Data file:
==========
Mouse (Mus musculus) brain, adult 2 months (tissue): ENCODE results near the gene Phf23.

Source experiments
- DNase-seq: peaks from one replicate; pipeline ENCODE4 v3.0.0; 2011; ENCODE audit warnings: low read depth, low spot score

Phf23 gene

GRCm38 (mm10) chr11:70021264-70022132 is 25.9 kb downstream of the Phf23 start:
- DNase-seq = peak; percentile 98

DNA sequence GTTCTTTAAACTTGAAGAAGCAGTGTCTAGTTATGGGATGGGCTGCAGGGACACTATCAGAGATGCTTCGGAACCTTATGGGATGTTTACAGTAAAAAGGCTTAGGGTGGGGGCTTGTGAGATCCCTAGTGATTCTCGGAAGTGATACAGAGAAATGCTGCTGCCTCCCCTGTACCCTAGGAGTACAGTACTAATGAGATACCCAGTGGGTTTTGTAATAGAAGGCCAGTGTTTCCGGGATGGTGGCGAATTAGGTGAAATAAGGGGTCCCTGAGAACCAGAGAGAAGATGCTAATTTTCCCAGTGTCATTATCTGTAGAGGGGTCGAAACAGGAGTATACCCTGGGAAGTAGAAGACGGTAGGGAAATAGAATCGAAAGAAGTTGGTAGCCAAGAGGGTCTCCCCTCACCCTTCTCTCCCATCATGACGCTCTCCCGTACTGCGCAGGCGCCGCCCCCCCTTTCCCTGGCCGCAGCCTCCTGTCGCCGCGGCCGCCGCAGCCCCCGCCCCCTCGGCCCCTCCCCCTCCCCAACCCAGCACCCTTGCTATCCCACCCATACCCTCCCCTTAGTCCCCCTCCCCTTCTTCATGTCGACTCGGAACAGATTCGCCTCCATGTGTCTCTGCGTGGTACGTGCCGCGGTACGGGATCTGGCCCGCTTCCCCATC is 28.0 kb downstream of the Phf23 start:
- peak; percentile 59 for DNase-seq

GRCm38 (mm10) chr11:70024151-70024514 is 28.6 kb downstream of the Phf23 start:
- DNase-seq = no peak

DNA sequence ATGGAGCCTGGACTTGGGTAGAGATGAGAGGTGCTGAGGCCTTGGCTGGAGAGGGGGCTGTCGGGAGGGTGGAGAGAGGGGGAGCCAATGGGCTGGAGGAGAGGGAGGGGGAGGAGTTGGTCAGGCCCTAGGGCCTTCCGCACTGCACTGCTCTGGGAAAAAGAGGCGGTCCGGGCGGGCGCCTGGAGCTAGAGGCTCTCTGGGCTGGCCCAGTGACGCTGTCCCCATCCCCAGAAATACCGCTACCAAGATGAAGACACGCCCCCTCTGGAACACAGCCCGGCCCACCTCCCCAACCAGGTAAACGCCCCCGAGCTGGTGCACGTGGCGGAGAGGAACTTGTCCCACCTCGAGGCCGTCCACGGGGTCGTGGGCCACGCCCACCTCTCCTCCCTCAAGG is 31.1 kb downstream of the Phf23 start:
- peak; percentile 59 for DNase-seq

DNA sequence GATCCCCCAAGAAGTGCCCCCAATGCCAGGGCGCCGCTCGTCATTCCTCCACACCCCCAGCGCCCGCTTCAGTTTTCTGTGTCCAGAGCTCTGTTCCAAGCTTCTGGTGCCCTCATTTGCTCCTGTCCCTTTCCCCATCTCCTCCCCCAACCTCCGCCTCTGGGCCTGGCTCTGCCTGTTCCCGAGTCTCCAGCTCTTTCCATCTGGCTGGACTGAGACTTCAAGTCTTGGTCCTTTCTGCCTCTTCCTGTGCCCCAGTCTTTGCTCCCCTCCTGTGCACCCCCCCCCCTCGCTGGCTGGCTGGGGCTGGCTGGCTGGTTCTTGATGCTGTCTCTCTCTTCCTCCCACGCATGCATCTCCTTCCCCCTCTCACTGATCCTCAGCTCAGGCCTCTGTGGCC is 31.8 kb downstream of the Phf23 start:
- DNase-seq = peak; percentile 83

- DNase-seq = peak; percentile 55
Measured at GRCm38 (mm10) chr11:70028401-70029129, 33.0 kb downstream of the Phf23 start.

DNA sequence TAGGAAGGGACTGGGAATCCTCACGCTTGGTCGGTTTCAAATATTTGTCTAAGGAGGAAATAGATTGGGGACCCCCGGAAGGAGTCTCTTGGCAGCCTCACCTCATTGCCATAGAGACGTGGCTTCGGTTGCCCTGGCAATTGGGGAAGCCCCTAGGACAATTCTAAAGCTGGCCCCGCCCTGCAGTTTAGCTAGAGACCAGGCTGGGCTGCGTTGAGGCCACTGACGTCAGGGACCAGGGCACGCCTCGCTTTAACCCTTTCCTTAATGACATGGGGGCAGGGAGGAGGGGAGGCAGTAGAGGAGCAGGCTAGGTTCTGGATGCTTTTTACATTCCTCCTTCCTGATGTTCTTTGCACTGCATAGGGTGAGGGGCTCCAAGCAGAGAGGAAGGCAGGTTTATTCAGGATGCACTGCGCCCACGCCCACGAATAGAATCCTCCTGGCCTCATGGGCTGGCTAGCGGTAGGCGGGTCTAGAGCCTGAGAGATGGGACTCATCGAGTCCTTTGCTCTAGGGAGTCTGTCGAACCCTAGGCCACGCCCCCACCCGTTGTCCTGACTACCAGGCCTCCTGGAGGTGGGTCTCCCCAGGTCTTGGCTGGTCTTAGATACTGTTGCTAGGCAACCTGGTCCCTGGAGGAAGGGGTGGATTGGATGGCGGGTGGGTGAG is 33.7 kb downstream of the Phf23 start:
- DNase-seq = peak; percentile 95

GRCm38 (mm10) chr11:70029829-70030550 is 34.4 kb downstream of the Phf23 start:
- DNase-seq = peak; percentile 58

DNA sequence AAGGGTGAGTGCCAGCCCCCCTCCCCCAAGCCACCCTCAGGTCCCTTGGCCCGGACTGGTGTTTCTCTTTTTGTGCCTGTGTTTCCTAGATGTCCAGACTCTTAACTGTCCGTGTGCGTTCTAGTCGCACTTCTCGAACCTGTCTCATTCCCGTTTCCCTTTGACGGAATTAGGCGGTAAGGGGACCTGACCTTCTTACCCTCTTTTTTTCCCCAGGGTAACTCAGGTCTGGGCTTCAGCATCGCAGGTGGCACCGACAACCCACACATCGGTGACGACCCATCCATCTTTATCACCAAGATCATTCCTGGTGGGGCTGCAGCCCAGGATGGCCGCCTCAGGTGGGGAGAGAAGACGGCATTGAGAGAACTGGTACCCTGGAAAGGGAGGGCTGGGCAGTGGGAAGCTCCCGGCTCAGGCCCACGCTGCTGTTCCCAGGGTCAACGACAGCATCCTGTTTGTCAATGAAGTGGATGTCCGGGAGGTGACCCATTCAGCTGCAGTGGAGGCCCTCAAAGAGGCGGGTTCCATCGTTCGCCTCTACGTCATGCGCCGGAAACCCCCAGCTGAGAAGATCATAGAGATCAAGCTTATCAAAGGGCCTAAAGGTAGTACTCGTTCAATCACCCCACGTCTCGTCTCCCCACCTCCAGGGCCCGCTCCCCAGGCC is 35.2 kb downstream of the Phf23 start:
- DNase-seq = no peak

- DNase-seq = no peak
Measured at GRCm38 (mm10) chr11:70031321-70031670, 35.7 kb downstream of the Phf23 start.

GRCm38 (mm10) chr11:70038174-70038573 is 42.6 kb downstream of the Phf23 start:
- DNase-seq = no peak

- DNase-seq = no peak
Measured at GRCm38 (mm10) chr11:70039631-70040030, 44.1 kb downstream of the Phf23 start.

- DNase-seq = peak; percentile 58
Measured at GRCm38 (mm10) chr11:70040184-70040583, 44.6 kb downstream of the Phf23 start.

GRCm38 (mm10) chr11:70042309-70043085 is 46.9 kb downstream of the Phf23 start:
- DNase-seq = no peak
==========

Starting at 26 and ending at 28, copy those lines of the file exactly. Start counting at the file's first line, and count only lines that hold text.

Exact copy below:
- DNase-seq = no peak

- DNase-seq = no peak
Measured at GRCm38 (mm10) chr11:70039631-70040030, 44.1 kb downstream of the Phf23 start.